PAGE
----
Other Thoughts: Though I live in Memphis, I grew up in Utah and traveled to family land near Capitol Reef a couple times a year while growing up. I brought a group of about twenty relatives (most had never played disc golf) and we played the Rim Rock course. It was loved by all and is now sure to be a family tradition when we are in the area. This beautiful and unique course made several converts to the sport and we will be returning.
7 of 7 people found this review helpful.
1 Helpful / 8 Not
Pros: Surprising amount of shot variety for being in the desert with very few trees. Beautiful setting. 18 cool holes with elevation changes and different hole types and distances.
Cons: Hard to navigate without a map as there are no real tee boxes and no signage except for the rock cairns. (A map can be picked up at the lodge or the restaurant) a couple of the tees and baskets are re-used in multiple holes near the end.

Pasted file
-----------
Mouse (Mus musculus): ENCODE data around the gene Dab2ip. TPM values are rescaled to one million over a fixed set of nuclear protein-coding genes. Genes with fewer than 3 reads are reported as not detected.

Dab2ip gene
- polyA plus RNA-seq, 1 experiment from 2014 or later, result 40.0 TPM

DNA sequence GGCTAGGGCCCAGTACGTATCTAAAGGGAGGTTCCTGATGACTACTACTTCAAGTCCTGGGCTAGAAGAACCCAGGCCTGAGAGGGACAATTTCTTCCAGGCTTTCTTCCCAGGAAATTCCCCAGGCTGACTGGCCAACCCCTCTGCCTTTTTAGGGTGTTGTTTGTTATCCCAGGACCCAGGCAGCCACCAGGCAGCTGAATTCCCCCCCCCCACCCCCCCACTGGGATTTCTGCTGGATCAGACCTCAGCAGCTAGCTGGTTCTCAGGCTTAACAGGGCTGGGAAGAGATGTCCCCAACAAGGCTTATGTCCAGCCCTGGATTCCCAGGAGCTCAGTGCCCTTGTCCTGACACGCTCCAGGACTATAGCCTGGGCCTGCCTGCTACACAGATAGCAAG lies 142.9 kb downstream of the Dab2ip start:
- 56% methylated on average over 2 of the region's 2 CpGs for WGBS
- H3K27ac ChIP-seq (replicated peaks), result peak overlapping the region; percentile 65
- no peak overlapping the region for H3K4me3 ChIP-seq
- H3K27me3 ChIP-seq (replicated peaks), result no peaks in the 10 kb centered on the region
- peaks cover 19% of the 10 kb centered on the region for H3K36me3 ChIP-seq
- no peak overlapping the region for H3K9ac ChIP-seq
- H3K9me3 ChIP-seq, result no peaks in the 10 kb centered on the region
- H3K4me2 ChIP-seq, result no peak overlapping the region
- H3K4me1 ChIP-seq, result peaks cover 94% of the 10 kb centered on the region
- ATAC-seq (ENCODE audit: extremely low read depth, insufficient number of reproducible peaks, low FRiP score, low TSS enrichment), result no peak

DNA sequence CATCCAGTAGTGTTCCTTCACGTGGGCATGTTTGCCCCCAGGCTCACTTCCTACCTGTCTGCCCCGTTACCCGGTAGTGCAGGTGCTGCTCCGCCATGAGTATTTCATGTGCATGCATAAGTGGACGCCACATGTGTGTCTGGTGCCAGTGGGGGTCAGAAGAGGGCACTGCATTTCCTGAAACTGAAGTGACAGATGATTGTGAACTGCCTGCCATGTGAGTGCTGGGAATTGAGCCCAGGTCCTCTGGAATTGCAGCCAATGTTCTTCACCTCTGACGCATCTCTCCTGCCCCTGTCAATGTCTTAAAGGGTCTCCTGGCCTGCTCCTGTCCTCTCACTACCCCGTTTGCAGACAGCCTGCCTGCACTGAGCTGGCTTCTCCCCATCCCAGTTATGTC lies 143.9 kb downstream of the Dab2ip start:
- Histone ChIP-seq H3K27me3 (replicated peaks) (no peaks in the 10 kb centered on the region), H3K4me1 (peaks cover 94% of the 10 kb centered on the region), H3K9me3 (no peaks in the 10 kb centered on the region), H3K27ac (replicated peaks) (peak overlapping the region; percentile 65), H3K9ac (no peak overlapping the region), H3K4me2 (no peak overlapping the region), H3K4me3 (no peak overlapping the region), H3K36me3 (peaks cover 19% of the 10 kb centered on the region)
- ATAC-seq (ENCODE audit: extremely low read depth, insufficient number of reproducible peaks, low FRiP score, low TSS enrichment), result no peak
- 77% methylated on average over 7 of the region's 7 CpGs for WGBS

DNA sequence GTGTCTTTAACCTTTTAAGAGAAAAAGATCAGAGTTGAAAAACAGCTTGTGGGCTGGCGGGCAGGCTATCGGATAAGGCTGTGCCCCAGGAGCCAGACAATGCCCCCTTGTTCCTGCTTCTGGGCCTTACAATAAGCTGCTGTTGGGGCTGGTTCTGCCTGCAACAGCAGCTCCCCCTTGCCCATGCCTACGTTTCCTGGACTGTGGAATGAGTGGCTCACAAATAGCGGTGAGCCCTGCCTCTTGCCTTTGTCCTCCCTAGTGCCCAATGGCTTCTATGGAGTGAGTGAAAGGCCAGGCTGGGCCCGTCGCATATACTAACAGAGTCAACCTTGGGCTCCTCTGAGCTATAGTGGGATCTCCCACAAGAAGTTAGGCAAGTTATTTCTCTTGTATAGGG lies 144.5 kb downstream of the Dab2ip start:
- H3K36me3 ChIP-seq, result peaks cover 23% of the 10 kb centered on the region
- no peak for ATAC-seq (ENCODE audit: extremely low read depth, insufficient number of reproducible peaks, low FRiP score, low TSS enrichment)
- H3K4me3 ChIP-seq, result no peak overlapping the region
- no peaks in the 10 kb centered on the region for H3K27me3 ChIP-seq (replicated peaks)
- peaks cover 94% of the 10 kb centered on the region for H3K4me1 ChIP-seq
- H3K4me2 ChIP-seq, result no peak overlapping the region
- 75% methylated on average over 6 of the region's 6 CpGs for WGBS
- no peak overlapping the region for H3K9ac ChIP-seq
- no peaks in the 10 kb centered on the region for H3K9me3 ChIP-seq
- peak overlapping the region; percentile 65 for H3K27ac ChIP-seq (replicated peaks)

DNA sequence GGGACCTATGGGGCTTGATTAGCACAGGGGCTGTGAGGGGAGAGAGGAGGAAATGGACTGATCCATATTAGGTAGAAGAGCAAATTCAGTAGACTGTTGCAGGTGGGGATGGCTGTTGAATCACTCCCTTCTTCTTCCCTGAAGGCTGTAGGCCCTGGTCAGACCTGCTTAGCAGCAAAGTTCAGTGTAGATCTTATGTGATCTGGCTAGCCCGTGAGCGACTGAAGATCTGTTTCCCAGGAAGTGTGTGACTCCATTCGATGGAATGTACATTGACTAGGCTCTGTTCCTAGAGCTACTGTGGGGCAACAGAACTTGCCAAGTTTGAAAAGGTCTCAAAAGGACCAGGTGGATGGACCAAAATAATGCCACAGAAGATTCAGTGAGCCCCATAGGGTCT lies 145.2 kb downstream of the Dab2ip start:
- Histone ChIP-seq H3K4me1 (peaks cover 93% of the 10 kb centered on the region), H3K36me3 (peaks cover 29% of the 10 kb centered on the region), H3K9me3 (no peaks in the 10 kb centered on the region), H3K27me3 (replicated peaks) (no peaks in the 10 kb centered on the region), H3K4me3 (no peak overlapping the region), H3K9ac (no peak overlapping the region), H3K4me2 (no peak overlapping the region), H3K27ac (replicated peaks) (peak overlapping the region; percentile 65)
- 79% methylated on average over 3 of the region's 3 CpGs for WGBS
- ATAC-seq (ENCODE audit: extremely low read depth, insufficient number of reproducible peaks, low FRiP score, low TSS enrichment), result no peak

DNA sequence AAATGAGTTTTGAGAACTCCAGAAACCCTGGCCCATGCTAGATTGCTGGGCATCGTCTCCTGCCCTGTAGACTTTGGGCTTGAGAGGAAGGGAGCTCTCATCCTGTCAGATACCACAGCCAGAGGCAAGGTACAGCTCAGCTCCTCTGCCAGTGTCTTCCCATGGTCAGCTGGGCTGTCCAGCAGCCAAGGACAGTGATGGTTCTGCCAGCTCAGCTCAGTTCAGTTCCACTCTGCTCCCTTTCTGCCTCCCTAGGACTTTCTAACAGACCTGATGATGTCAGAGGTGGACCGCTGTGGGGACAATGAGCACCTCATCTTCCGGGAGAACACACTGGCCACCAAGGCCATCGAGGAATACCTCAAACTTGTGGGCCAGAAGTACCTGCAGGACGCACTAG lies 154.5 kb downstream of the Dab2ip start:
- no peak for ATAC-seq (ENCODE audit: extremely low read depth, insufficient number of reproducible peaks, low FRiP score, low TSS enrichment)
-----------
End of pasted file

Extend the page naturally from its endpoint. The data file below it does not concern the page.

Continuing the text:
Other Thoughts: Very cool course
1 of 9 people found this review helpful.
Rugged and challenging
4 Helpful / 3 Not
Pros: This course was part of a journey across Utah to visit the National Parks. I enjoy rugged western disc golf and geology and this course combines the two.
This is a very rugged course as is typical in this area of the west. There is lots of elevation change, no grass, few trees and there are plenty of rocks and scrubby vegetation.
While some may see the lack of signage and directions as a negative, I found it to be part of the adventure. I am glad I brought my compass. It was fun having to navigate from hole to hole with directions like "East toward bunker".
Again, I liked the rugged and rustic setting. The geology of the Capitol Reef is unique and breathtaking, even if you are not into rocks.
Took some awesome photos.
Cons: Same as pros... the course is rugged and demanding. There is very little signage and direction. I almost managed to play it correctly, but apparently got off track around holes 10 and 11. But it was still enjoyable.